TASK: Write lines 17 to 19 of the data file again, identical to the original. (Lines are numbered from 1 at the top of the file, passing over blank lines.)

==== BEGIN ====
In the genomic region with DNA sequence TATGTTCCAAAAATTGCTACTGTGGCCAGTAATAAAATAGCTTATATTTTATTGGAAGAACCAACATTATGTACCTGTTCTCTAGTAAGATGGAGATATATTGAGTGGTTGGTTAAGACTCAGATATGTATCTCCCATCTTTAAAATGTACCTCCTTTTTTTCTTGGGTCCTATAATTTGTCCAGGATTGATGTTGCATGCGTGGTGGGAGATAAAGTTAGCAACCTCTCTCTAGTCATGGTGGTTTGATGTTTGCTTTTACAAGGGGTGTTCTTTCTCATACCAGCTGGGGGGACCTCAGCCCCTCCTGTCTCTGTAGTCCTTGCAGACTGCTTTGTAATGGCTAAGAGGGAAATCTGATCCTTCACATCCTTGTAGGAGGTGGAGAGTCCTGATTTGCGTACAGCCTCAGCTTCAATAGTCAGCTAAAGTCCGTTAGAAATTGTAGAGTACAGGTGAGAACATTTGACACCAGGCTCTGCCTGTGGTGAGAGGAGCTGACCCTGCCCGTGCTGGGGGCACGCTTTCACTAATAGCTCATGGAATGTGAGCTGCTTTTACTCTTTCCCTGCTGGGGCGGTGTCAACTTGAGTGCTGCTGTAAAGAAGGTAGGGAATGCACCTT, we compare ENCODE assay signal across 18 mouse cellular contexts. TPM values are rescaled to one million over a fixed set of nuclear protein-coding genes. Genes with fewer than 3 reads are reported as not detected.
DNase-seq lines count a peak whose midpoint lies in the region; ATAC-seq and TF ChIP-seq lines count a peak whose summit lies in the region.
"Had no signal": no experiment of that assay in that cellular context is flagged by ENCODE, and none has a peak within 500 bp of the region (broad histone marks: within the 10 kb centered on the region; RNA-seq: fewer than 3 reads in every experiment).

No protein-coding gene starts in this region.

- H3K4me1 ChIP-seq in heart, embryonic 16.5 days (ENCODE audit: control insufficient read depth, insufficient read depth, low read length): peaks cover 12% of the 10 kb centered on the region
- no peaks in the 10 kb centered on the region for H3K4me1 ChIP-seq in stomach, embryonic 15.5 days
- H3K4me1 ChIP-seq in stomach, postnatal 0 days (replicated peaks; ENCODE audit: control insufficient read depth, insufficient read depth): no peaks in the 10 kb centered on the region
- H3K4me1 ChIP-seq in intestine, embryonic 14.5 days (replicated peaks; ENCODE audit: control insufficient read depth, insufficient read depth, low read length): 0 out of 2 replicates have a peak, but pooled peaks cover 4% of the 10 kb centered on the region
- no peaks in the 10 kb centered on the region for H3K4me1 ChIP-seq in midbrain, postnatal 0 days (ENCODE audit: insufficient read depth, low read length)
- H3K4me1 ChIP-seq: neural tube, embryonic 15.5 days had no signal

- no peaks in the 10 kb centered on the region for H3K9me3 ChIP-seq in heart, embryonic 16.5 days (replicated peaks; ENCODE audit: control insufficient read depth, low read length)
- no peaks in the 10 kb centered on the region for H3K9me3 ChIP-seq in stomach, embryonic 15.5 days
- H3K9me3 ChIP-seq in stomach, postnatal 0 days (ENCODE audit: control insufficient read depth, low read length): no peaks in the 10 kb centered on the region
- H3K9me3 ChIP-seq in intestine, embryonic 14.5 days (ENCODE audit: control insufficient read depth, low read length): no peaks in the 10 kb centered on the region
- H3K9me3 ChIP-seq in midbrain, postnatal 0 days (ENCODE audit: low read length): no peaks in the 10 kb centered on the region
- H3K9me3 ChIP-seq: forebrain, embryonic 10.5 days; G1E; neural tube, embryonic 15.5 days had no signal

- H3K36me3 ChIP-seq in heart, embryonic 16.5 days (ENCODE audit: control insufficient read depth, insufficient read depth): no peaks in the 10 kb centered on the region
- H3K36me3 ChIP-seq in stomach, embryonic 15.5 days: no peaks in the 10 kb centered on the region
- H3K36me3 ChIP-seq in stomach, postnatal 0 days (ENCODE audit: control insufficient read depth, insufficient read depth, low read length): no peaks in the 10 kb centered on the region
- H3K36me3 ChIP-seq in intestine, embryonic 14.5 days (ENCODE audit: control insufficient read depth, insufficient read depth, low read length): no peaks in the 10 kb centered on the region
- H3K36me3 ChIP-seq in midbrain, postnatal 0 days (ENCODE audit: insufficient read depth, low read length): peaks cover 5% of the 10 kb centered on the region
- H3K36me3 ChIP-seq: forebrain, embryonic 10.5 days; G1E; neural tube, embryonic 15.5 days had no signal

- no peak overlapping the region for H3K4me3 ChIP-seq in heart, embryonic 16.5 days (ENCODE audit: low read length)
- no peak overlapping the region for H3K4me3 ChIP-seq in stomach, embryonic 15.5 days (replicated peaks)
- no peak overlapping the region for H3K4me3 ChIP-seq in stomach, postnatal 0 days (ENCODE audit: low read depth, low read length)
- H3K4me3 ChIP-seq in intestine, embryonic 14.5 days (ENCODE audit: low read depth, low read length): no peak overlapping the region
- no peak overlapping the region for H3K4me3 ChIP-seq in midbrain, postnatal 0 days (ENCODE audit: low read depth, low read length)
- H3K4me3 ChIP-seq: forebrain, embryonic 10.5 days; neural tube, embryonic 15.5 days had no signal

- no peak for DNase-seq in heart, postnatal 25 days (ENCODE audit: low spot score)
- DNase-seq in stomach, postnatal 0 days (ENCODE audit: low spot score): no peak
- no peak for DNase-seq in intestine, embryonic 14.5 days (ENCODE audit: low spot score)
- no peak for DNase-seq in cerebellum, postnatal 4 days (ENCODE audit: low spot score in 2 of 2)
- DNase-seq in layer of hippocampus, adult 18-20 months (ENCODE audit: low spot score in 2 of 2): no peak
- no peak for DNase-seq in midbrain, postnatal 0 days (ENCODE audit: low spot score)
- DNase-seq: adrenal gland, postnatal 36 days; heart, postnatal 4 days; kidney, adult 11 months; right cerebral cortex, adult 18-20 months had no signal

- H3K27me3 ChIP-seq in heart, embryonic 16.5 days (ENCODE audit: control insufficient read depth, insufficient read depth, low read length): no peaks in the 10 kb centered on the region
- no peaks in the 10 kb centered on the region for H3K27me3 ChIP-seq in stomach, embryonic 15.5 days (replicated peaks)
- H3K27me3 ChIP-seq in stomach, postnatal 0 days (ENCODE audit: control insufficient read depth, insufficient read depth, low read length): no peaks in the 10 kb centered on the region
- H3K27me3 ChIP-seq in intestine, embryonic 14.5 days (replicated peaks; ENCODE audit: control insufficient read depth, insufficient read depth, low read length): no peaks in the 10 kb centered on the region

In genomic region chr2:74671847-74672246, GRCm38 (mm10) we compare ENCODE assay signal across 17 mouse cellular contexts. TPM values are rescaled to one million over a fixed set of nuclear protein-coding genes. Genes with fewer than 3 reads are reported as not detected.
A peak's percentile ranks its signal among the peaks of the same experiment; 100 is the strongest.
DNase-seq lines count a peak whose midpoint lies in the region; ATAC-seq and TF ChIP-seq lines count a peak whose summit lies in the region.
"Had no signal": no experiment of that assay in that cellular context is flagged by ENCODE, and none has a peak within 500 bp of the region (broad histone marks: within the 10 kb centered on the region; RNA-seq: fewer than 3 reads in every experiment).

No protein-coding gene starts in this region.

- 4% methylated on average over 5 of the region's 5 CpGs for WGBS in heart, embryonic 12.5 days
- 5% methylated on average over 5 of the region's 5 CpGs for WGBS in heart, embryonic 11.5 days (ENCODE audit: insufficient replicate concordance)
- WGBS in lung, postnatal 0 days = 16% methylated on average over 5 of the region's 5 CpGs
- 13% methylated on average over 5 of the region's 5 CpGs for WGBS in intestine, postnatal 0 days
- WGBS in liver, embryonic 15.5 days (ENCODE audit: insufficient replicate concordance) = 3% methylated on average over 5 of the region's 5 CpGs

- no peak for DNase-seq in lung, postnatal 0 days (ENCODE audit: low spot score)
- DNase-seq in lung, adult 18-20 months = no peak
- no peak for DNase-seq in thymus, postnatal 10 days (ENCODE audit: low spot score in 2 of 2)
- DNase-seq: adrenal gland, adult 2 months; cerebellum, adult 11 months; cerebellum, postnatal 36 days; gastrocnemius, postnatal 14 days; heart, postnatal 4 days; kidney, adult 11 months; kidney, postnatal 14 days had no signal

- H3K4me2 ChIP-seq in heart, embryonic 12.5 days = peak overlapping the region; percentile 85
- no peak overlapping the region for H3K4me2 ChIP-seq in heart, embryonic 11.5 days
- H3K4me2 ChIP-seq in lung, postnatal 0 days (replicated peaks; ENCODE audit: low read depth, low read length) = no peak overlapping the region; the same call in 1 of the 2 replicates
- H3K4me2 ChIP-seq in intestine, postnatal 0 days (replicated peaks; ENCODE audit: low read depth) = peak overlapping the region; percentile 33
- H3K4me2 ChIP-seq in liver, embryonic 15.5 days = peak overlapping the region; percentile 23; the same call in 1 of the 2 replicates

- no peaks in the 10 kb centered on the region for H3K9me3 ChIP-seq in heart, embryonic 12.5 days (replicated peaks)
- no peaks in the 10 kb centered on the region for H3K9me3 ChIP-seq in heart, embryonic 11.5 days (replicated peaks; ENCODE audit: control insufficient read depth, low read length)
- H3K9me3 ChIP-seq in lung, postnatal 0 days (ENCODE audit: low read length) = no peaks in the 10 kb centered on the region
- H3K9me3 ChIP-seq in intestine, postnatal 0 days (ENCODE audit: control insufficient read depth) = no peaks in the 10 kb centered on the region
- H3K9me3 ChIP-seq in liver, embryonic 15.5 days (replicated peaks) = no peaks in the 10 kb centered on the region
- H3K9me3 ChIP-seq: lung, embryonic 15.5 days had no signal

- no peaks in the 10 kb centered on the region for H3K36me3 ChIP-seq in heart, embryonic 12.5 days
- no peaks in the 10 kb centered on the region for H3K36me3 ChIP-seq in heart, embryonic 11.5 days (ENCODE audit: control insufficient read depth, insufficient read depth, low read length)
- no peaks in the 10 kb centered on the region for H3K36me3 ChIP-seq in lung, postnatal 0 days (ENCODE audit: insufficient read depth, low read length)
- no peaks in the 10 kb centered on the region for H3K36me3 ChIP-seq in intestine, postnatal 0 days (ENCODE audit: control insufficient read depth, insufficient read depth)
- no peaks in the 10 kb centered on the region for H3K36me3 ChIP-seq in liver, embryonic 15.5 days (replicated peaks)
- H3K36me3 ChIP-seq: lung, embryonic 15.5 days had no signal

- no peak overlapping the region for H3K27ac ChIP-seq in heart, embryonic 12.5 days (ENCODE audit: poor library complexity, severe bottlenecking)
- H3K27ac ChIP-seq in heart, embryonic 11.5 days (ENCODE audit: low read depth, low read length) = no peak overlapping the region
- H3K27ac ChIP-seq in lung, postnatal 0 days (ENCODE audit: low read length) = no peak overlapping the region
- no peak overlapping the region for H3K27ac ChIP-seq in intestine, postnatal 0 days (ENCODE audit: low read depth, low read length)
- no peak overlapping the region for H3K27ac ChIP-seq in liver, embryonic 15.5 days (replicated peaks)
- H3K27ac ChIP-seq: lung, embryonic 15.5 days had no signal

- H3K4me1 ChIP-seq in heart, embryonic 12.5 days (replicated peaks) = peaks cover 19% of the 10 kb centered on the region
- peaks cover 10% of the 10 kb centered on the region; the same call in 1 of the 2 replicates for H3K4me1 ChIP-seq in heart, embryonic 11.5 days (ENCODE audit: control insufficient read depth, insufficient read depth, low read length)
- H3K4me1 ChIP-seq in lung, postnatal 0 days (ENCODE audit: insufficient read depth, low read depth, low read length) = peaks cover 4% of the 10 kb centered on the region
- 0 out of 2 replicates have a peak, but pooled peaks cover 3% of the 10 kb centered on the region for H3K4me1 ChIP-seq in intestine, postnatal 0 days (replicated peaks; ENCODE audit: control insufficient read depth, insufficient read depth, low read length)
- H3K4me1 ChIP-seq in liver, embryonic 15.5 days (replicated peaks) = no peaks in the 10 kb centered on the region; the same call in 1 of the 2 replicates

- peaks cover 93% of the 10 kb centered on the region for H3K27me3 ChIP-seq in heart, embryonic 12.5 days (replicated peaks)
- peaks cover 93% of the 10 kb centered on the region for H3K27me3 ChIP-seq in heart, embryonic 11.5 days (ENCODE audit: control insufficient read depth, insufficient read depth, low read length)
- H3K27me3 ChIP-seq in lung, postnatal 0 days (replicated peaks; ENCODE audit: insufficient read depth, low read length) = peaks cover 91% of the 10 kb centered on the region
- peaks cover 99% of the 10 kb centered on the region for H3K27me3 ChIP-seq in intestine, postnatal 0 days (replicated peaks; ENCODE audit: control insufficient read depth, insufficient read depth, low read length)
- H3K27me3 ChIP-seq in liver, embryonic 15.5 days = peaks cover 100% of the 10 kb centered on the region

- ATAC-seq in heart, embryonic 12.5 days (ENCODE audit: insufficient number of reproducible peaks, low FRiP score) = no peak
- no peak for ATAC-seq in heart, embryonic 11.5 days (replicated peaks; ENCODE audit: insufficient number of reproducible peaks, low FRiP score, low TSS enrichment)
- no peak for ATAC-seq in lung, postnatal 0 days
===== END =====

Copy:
- H3K36me3 ChIP-seq in heart, embryonic 16.5 days (ENCODE audit: control insufficient read depth, insufficient read depth): no peaks in the 10 kb centered on the region
- H3K36me3 ChIP-seq in stomach, embryonic 15.5 days: no peaks in the 10 kb centered on the region
- H3K36me3 ChIP-seq in stomach, postnatal 0 days (ENCODE audit: control insufficient read depth, insufficient read depth, low read length): no peaks in the 10 kb centered on the region